Friday Feature: Compass Educators and Ellemercito Academy
“Prior to the pandemic, I had never considered microschooling or delved into out‐of‐system learning environments,” says Lizette Valles, founder of Compass Educators and Ellemercito Academy in California.
Lizette and her husband Oscar were long‐time private school teachers. After COVID-19 regulations closed schools, they founded Compass Educators: A Holistic Tutoring Company to help parents and students deal with distance learning challenges. Their goal was to meet students where they were and equip them to thrive in the new environment. It succeeded so well that some parents asked Lizette to privately homeschool their children.
Creating a microschool was the “natural next step” says Lizette. “We were already custom tailoring instruction for our students and growth was inevitable at that point. Families were seeing that a smaller, student‐centered, and family‐like environment was absolutely needed and something they wanted for their children.” Ellemercito Academy opened in 2021.
Lizette and Oscar don’t take a conventional approach to education. “We use a proprietary blend of tools and instructional strategies inspired by Erin Gruwell, Charlotte Mason, and Paulo Freire’s problem‐posing educational approach coupled with place‐based learning and a literature‐rich curriculum,” says Lizette. They follow the Los Angeles Unified School District’s curriculum for English, math, science, and history because their parents want that link. But they supplement heavily with novel studies, hands‐on projects, and student‐driven opportunities. For example, they are working to incorporate Drone Legends in their STEAM curriculum after students requested it.
According to Lizette, “It’s when our students know that they have a voice and are heard, that they begin taking ownership and investing in their own learning. They become co‐creators of their educational experience, and that’s an incredibly meaningful and empowering realization for any student. They are given encouragement and guidance to extend their learning through various self‐selected activities and discovery.”
Ellemercito follows a very flexible schedule. They meet for full days Mondays through Wednesdays and half days Thursdays and Fridays. But each student’s schedule is personalized, so they may come to Ellemercito some days and learn elsewhere other days. “For instance, one student attends our school for three days and then goes to surf school the remaining days. Another participates in a home dual immersion program learning Spanish and then attends our school. Each family sets their own schedule and amount of homework that best suits their child’s needs,” Lizette says.
“School days” at Ellemercito don’t entail just sitting in the classroom while a teacher lectures. They incorporate a lot of experiential learning, real‐world experiences, and time outdoors. They have regular nature days and field trips to get their students out and about. “Our next nature day involves taking our kids to a regional park in an RV, hiking, cooking together, fishing, and cycling for the day,” says Lizette. “There will be time to paint the landscape, learn a new recipe, or simply lie down and listen to the sounds of nature. However our students choose to spend the day will hold meaning, and that is the desired goal—to be saturated in nature. It’s only when kids grow up climbing trees or building sandcastles, that they’ll want to save forests and oceans. In attuning themselves to the natural world, they’ll seek to preserve it for generations to come. Our goal is to reintroduce nature as part of their daily lives. It’s in doing so, that their awareness of its complex beauty and gratitude for it will increase.”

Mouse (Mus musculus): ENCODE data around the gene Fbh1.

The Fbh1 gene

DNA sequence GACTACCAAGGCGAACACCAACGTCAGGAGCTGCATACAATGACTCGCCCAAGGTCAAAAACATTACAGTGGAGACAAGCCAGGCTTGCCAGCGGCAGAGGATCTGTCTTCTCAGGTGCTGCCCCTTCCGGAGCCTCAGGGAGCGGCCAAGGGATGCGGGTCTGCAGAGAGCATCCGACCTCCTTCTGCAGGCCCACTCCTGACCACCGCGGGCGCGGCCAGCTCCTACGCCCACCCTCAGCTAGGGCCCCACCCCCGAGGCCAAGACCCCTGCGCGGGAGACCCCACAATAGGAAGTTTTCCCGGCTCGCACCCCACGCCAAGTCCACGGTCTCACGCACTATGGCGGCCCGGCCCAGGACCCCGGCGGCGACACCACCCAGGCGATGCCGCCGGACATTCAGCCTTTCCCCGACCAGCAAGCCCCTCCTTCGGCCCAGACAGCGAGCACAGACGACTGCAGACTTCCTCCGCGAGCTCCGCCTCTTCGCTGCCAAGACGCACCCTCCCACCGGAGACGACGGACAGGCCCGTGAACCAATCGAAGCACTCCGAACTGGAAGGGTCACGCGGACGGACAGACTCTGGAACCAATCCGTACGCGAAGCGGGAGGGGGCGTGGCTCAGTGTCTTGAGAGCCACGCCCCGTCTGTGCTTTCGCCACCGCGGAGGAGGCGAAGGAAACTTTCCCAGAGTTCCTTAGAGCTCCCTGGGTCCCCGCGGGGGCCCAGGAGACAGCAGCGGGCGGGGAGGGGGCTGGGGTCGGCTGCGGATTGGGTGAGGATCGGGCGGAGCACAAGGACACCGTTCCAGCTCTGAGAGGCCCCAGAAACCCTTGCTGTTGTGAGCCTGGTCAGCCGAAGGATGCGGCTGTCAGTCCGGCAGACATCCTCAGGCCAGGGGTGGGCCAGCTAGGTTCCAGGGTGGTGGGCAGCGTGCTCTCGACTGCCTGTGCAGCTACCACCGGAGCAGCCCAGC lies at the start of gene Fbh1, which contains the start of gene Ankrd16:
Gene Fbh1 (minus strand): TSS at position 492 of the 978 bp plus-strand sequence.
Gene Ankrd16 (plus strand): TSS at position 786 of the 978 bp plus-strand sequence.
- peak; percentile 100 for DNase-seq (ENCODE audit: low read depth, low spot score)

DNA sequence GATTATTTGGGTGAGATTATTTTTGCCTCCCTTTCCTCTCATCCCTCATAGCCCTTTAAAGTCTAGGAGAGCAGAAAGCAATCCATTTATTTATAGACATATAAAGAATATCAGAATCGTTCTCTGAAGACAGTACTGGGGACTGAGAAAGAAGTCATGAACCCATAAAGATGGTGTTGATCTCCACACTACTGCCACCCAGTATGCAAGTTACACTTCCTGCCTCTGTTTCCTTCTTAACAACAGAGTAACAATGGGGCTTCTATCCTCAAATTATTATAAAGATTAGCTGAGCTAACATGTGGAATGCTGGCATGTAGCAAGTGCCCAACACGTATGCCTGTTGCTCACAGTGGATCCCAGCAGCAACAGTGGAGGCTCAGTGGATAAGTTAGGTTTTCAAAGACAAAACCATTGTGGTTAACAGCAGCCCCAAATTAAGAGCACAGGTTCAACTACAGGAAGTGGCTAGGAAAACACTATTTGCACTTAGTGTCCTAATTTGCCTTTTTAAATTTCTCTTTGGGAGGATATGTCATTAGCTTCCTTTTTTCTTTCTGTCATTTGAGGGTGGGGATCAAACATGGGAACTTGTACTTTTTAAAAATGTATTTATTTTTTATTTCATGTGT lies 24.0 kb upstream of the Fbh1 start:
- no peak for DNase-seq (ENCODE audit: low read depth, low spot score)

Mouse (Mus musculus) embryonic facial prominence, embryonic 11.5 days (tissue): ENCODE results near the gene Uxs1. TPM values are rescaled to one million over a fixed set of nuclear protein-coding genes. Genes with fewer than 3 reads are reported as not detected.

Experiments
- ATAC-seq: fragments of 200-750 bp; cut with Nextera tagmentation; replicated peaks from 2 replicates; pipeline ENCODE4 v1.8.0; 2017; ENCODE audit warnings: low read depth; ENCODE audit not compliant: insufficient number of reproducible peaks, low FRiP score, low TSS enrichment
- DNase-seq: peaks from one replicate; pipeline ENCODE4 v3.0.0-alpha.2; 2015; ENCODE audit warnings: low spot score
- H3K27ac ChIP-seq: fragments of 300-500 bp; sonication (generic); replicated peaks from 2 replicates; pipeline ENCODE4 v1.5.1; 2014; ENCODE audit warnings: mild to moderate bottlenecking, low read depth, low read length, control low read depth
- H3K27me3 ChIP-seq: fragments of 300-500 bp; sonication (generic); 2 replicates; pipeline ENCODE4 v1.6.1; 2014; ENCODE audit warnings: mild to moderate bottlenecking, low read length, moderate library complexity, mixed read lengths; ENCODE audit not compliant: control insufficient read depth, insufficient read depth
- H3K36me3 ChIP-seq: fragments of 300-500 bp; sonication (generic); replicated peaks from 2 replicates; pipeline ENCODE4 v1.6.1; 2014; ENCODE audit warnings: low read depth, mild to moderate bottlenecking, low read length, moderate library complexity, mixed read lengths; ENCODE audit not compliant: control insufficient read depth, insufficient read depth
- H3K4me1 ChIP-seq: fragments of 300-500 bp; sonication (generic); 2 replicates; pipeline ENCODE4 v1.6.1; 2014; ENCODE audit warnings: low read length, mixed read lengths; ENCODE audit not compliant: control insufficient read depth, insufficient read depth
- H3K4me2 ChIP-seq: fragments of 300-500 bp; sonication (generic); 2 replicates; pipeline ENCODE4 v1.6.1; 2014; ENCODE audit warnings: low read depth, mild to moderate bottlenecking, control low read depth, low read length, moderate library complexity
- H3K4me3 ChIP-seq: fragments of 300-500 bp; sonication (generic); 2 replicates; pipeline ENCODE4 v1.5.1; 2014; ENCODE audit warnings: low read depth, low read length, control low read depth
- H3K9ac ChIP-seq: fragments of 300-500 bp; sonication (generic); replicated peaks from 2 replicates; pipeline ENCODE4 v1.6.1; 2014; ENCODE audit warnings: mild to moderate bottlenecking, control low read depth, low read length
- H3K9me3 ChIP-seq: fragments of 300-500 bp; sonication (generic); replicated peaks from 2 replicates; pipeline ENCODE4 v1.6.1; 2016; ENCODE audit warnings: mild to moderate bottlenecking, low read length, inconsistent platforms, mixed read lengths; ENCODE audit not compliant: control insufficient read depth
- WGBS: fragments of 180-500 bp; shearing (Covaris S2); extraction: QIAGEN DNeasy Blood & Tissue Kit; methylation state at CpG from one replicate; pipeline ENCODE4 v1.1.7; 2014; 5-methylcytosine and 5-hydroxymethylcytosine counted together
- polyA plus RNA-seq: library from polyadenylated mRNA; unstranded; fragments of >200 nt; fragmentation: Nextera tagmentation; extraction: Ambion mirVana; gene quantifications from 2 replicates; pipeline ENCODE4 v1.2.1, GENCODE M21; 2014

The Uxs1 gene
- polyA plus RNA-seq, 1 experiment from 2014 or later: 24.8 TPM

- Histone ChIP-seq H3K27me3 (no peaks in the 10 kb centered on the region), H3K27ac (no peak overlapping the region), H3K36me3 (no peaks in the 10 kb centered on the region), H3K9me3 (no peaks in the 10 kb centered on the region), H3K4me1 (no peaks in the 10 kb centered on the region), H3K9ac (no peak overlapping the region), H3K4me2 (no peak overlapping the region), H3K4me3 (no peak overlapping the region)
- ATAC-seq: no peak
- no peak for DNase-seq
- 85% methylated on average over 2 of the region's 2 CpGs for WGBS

It’s amazing that Lizette and Oscar have adopted such a decentralized, student‐focused approach to education since they had a very traditional educational background before COVID-19. “I come from the traditional private school sector, and as a fully credentialed teacher with a Masters in Education, I am unlearning so much of what has been ingrained in me for years,” Lizette explains. “Oftentimes, we stay in the illusionary box because we’ve settled into complacency. We may tell ourselves that the learning environment or school may not be all that we envision for our kids, but it’s ‘good enough.’ We are conditioned into accepting cookie‐cutter methodologies that are no longer serving anyone well. Our children deserve more than mediocrity. We were on the precipice of accepting a standardized education with standardized children in a standardized setting that is antiquated. However, if you allow yourself to reimagine education, what would it look and feel like?”
At its current location, Ellemercito’s enrollment cap is probably 10 students to maintain the character of the school. But they are interested in opening other locations if it becomes feasible. Lizette strongly encourages others who are considering creating a new educational option to go for it. “Microschooling offers a different pathway to learning in a fully customizable environment,” she says. “The questions it asks have more to do with what brings your child joy, peace, excitement, and creativity than rigidity, regurgitation, and standardization. This type of schooling is the most natural and freeing option given that it fuses the best practices of public, private, and homeschooling with new research‐backed practices that take into consideration the whole child—mind, body, and soul. How would you inspire and be inspired by the next generation of thinkers, creators, and world changers to dream big and take action? We have all been waiting for this! Jump in!”